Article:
It doesn’t matter if your character is a blue goblin, a fae queen, or a disembodied spirit. If your readers can’t relate to your character, they will not be invested in your story.
Whether you consider yourself more of a plot-driven, world-driven, or character-driven writer, the fact remains that characters are what bring your story to life for your readers. I often find myself frustrated when fantasy characters aren’t believable. Obviously, I know that witches and fairies and werewolves aren’t real, but they need to feel real within the world you’ve built.
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On to the article!
How to Create and Write Fantasy Characters
When creating a fantasy character you want to tap into the reason readers would become hooked to your story. It's no doubt that we are inherently drawn to things that are similar and it's no different when it comes to the relationship between readers and characters in your book. Simply put, readers are looking for characters they can relate to and who stir up strong emotions. Of course, we'll never be able to fly or shoot magic from mystical wand but we can see ourselves in these fantasy characters. We feel the same angst, determination, joy, sadness in our routine lives. And that familiarity has us rooting for them from start to finish.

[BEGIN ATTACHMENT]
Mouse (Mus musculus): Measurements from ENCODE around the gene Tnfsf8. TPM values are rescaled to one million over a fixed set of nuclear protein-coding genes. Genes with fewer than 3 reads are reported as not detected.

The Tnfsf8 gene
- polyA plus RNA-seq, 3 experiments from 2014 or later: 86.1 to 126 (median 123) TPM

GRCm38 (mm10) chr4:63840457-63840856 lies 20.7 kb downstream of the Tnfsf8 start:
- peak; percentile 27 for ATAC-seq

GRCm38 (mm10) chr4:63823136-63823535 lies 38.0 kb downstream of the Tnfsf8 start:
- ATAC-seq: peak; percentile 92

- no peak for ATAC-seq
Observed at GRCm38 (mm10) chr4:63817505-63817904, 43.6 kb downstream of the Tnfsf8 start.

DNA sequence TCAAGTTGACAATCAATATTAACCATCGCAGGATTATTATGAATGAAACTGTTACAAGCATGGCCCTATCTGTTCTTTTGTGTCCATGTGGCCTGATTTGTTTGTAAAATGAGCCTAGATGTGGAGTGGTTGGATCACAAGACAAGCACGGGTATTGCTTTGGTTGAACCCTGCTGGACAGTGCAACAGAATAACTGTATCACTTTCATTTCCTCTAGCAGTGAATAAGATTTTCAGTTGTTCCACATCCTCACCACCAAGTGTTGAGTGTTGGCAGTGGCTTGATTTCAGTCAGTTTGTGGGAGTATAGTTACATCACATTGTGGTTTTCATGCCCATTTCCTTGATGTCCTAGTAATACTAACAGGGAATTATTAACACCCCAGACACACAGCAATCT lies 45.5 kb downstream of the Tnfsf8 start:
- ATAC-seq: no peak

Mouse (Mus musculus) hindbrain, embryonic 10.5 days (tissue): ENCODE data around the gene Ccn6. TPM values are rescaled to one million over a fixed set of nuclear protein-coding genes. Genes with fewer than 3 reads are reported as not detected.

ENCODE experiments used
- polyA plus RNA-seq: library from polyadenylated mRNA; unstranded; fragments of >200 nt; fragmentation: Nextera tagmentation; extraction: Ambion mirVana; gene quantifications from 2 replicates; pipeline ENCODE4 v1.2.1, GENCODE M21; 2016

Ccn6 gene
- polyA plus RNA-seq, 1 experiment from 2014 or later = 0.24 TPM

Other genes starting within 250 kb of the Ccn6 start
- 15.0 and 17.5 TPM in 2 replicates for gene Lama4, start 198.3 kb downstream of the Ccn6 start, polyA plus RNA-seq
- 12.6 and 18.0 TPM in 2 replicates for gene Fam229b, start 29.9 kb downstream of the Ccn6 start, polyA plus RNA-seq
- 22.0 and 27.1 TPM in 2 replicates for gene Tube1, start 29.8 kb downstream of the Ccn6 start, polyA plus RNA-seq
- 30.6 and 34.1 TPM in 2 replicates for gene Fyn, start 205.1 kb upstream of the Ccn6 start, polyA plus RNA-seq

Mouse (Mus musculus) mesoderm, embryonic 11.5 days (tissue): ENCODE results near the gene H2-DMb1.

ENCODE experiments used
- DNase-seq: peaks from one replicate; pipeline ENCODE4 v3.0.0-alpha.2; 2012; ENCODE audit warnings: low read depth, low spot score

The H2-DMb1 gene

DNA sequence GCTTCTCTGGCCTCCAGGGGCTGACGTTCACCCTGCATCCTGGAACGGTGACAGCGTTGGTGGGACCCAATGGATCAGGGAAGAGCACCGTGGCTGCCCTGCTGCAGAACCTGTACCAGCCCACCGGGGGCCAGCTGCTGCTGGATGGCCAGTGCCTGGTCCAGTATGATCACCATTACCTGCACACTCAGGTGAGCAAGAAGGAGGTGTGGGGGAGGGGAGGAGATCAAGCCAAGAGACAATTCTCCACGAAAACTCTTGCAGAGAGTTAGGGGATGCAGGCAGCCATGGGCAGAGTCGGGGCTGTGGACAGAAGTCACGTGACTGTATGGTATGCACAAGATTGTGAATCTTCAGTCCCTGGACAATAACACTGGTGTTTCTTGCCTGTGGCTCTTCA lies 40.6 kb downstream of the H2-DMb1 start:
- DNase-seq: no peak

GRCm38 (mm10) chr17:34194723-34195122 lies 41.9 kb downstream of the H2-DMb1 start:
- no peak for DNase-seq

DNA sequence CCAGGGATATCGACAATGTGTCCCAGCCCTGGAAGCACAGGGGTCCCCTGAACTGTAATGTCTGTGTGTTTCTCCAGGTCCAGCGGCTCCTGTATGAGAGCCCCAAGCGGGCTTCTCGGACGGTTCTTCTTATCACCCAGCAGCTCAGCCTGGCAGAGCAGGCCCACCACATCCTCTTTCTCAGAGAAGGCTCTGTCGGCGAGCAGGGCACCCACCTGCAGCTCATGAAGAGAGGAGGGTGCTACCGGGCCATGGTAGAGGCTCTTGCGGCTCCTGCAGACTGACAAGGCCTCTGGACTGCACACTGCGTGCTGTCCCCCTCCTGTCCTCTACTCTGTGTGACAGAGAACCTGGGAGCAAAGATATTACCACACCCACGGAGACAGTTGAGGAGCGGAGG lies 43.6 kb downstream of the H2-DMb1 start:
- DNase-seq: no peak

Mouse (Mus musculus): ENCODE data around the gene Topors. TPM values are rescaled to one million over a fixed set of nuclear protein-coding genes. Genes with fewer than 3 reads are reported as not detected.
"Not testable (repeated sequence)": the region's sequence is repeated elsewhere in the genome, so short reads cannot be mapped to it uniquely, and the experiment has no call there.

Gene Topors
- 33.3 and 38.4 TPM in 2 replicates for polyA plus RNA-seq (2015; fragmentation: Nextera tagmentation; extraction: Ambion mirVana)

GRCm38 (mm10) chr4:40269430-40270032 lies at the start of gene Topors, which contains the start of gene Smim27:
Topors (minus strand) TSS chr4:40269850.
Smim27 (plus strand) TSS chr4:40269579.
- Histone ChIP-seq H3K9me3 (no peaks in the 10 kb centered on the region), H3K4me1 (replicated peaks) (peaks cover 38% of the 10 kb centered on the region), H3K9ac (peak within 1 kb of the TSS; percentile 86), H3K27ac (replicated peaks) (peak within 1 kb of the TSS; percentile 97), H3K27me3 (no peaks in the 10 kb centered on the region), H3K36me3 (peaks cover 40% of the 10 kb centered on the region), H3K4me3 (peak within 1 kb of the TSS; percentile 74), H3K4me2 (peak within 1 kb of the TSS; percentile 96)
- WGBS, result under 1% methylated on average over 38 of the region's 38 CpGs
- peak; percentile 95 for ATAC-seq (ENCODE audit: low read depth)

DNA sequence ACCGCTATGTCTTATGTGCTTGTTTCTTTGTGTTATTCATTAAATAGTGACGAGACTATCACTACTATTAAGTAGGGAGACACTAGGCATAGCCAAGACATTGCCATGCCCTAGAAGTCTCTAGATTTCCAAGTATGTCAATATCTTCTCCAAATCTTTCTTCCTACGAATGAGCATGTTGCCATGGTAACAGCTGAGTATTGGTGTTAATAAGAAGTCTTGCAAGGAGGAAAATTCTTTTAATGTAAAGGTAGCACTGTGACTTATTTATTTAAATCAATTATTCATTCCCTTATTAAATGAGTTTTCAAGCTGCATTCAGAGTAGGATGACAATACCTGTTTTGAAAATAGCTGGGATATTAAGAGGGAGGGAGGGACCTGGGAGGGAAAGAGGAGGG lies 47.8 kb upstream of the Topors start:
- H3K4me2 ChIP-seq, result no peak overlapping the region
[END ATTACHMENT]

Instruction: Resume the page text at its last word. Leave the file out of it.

Fantasy Character Trait Ideas
How can you ensure that even your half-dragon warrior bard feels realistic? The answer is not in their appearance or their magical abilities. It’s in the things that truly make us human. Here are four traits to explore as you create a fantasy character
1. Creating Character Motivations
Behind every great fictional character is one important thing: character motivation. What your character wants drives your plot, helps your character grow, and makes your character feel authentic.
In The Witcher, Yennefer’s motivation is to regain her choice to be a mother so she can leave a legacy. This drives every action of hers. In The Lord of the Rings, Frodo’s motivation is to save Middle Earth by destroying the ring. Gollum’s motivation is to possess the ring, the only thing that has ever brought him any semblance of happiness.
We all have a motivation or motivations that drive us. Maybe you strive for financial stability, love, protecting your family, leaving a legacy, spiritual enlightenment, or making a difference in the world. It might not be epic-fantasy level, but we all want something at our core. We can understand characters who want something. When they don’t, the entire story crumbles around them.
Motivations don’t just apply to your main characters. Every character in your story should want something because motivations determine actions. Their motivation doesn’t have to be as fleshed out as your protagonist and antagonist’s, but you should still be mindful of what every character wants.
Story stakes are determined by motivation as well. What is standing in your character’s way, and what happens if they don’t achieve it?
Here are some great examples of character motivations from Bang2Write.